Affecting almost half the worldwide population, herpes simplex virus type 1 (HSV-1) and herpes simplex virus type 2 (HSV-2) may pose a serious threat to immunocompromised patients and pregnant women.1
Transmission of HSV most often occurs without symptoms.1 HSV-1 is spread through oral-to-oral contact and primarily causes cold sores, while HSV-2 is transmitted almost entirely through sexual contact, causing genital herpes2 (symptoms may include fever, itching, burning, and trouble urinating). However, as the majority of these infections are asymptomatic or unrecognized—up to 90% of patients with genital herpes may be undiagnosed—patient management remains a challenge.3
This is especially true for vulnerable patient groups. Transplant recipients and patients with a compromised immune system, for example, are more susceptible to severe manifestations of HSV infection and may be slower to respond to therapy.4 Additionally, pregnant women risk transmitting the virus to the fetus or child which can cause significant disease and even death in infants.5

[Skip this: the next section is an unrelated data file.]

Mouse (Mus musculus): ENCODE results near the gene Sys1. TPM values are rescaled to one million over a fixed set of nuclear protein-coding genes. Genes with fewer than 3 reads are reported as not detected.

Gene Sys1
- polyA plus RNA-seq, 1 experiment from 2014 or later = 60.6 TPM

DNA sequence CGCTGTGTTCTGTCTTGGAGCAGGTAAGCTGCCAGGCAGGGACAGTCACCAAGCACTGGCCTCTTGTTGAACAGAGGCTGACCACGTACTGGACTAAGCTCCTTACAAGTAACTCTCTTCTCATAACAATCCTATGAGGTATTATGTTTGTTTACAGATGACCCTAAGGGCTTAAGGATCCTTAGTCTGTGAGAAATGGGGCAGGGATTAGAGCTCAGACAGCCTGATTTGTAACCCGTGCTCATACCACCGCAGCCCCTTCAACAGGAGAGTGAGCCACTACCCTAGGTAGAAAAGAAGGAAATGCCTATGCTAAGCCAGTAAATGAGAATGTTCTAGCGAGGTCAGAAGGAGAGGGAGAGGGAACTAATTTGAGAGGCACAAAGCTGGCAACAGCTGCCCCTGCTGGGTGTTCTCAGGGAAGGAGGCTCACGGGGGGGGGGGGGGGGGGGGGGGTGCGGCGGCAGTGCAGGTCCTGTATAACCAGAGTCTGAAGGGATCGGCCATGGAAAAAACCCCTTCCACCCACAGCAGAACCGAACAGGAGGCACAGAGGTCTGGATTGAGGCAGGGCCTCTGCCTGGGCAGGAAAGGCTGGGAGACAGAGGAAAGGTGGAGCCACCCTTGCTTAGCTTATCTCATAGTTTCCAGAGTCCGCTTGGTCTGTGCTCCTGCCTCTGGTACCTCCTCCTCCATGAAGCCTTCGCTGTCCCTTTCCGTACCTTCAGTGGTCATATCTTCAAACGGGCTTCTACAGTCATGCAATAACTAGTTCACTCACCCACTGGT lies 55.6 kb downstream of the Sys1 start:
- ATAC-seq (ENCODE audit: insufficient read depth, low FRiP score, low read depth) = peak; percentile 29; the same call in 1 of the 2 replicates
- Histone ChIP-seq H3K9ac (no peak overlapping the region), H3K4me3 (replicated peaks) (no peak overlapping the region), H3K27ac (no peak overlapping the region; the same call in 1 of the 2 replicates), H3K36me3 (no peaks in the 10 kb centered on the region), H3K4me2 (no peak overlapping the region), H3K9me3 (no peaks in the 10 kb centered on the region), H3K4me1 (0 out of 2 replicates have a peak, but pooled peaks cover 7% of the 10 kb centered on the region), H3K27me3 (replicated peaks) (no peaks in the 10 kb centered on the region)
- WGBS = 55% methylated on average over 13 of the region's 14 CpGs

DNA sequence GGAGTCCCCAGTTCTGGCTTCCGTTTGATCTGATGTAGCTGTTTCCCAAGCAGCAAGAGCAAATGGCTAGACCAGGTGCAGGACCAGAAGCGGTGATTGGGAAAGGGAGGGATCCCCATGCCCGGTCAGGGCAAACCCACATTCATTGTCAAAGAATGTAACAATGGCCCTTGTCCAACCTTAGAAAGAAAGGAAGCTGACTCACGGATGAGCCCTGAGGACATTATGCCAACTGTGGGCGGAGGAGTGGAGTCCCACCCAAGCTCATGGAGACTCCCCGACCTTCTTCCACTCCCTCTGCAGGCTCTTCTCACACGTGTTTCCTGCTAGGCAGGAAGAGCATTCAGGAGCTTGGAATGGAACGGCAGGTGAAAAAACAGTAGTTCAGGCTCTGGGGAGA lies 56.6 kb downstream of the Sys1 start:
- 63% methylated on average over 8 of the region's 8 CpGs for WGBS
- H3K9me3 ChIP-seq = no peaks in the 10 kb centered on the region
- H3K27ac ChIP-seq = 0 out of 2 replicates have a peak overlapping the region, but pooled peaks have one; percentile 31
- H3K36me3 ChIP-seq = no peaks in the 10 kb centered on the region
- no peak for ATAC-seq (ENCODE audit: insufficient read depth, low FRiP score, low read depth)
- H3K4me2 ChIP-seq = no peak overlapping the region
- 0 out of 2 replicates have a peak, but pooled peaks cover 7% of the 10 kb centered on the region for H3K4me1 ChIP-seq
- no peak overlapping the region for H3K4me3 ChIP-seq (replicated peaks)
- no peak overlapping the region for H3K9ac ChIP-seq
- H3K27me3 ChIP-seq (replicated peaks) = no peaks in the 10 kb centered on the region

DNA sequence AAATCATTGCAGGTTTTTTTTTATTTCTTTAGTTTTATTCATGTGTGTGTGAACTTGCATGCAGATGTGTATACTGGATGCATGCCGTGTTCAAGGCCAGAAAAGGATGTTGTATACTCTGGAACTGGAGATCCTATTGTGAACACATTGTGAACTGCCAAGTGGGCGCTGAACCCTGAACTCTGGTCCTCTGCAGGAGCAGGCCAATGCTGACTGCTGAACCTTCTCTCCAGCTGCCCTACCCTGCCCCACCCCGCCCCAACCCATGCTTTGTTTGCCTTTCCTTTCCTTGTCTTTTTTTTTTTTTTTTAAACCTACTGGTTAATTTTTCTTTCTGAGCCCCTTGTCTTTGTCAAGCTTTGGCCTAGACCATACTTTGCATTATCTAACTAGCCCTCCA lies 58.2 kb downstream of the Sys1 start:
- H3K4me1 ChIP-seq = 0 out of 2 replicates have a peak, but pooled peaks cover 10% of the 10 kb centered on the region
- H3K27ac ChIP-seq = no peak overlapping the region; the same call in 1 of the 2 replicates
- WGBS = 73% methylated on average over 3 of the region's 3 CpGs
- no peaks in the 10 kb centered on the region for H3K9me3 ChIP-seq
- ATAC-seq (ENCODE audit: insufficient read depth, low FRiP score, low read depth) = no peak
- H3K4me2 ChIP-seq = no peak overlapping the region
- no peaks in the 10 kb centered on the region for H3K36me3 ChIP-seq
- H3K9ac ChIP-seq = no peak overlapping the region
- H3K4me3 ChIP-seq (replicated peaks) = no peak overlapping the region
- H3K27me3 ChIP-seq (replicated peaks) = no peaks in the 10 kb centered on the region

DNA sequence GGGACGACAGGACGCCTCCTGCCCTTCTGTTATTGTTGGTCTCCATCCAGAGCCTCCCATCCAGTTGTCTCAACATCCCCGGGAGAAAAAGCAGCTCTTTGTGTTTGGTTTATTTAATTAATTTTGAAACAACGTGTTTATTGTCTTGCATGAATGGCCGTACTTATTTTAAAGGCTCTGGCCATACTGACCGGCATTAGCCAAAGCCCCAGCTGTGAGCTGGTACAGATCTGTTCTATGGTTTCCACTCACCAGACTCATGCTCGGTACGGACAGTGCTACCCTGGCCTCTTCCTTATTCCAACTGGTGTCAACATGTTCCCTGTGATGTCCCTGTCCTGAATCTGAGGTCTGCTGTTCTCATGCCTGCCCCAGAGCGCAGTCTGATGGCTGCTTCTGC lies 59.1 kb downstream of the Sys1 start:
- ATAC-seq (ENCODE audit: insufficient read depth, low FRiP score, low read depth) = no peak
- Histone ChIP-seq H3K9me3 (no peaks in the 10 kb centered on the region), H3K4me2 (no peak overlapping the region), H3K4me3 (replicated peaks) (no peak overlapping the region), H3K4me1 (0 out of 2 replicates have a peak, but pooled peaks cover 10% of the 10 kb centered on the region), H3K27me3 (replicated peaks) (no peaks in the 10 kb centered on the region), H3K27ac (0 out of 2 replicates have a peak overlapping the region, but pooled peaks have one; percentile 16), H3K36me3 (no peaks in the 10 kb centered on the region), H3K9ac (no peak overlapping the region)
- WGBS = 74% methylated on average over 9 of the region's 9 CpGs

Adult patients with untreated infections may experience numerous complications, from increased risk of contracting other sexually transmitted infections (STIs)—including HIV—to bladder problems, meningitis, and rectal inflammation.6 The active infection can also have a significant negative impact upon a person’s mental wellness and personal relationships.
Correct monitoring and access to treatment can help lower the risk of spreading the HSV infection, underscoring the need for reliable diagnostic testing.